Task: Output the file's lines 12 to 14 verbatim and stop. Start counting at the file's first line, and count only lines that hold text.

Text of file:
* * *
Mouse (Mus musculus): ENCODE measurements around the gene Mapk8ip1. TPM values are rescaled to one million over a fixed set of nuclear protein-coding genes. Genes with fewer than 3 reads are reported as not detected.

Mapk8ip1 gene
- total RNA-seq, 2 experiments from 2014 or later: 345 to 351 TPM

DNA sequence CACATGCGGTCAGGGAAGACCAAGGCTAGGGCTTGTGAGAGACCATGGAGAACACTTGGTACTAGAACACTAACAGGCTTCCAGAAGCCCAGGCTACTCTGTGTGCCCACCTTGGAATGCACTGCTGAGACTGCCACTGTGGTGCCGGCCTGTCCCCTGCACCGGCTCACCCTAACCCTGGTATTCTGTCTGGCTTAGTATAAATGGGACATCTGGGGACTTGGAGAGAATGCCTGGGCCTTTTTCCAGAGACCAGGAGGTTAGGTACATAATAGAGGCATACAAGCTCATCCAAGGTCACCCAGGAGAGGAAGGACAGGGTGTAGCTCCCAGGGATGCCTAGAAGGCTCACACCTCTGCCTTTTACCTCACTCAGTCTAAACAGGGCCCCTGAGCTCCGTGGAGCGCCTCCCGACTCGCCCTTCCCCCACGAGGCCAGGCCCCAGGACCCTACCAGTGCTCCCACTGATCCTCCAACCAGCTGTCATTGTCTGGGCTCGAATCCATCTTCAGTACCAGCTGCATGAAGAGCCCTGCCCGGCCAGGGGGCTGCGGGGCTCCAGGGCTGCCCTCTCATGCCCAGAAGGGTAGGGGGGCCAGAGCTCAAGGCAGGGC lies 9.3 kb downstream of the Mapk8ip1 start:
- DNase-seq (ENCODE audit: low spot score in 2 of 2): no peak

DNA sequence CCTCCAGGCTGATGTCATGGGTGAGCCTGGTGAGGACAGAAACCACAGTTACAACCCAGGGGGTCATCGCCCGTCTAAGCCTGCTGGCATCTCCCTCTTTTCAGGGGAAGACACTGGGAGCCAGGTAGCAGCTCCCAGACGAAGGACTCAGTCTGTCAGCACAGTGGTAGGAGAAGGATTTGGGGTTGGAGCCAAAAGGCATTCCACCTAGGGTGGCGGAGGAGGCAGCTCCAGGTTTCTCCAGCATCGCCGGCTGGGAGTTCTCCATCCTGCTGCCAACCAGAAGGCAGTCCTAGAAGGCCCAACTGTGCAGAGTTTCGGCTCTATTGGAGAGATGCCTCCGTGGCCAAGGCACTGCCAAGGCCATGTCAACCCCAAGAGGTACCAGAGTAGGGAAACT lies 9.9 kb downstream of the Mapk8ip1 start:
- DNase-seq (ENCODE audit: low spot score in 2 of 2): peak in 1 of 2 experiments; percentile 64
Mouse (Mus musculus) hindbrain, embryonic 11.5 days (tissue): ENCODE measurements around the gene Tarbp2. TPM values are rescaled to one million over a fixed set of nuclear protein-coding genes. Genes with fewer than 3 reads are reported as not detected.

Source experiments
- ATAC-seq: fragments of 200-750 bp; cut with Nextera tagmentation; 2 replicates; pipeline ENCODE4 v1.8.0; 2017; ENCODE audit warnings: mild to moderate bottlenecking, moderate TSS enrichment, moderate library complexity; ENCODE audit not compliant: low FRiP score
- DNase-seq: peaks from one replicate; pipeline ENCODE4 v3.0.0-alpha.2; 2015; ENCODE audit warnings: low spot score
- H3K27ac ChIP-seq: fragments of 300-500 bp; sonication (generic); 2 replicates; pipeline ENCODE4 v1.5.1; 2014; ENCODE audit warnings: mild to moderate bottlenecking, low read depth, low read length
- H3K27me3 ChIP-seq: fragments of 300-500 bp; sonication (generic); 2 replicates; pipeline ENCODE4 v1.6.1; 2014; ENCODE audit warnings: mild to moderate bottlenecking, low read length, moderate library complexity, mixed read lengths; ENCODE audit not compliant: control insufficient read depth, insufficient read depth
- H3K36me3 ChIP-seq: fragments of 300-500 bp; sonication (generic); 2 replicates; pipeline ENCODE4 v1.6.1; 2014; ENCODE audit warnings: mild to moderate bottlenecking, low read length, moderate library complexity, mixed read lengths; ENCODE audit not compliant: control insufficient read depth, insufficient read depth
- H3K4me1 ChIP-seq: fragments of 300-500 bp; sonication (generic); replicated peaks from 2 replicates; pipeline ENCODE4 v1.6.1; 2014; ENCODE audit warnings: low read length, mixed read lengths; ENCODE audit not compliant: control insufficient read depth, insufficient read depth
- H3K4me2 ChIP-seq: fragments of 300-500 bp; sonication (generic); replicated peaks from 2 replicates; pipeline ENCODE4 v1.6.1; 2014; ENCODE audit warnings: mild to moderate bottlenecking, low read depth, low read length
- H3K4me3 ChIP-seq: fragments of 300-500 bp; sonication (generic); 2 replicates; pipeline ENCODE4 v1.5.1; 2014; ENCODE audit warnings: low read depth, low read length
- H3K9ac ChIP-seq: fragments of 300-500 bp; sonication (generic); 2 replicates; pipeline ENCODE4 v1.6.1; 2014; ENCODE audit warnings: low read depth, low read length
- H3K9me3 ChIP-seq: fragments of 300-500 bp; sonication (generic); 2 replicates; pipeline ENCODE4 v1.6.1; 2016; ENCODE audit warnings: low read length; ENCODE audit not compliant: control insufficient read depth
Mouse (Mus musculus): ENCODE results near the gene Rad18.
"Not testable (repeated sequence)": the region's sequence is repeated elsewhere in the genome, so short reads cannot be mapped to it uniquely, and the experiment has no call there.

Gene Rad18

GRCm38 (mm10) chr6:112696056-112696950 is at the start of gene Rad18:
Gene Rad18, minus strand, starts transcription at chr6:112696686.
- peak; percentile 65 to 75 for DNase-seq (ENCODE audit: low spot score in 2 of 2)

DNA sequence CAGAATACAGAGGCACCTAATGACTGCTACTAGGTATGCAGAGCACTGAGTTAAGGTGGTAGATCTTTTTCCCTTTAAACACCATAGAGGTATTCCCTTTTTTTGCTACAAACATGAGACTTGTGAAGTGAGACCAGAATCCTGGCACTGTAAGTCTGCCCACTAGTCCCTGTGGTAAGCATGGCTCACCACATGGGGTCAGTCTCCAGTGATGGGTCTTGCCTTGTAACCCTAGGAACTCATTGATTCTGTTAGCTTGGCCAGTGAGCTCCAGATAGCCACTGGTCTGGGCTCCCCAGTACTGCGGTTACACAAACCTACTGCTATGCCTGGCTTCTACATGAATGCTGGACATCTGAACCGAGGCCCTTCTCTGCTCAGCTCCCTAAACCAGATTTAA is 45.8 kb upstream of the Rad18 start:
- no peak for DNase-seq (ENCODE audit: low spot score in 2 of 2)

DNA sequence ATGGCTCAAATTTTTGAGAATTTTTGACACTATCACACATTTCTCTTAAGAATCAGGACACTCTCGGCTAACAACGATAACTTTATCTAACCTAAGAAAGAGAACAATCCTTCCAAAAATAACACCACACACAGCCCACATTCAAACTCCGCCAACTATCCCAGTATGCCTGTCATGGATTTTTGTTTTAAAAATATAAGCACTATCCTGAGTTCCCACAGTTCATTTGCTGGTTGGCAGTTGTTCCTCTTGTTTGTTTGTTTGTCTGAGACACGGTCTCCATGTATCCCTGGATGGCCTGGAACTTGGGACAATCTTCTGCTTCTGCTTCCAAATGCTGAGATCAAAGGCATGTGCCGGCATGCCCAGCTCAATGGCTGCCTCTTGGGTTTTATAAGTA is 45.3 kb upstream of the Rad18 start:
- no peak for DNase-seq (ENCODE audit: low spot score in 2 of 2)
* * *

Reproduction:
- H3K27ac ChIP-seq: fragments of 300-500 bp; sonication (generic); 2 replicates; pipeline ENCODE4 v1.5.1; 2014; ENCODE audit warnings: mild to moderate bottlenecking, low read depth, low read length
- H3K27me3 ChIP-seq: fragments of 300-500 bp; sonication (generic); 2 replicates; pipeline ENCODE4 v1.6.1; 2014; ENCODE audit warnings: mild to moderate bottlenecking, low read length, moderate library complexity, mixed read lengths; ENCODE audit not compliant: control insufficient read depth, insufficient read depth
- H3K36me3 ChIP-seq: fragments of 300-500 bp; sonication (generic); 2 replicates; pipeline ENCODE4 v1.6.1; 2014; ENCODE audit warnings: mild to moderate bottlenecking, low read length, moderate library complexity, mixed read lengths; ENCODE audit not compliant: control insufficient read depth, insufficient read depth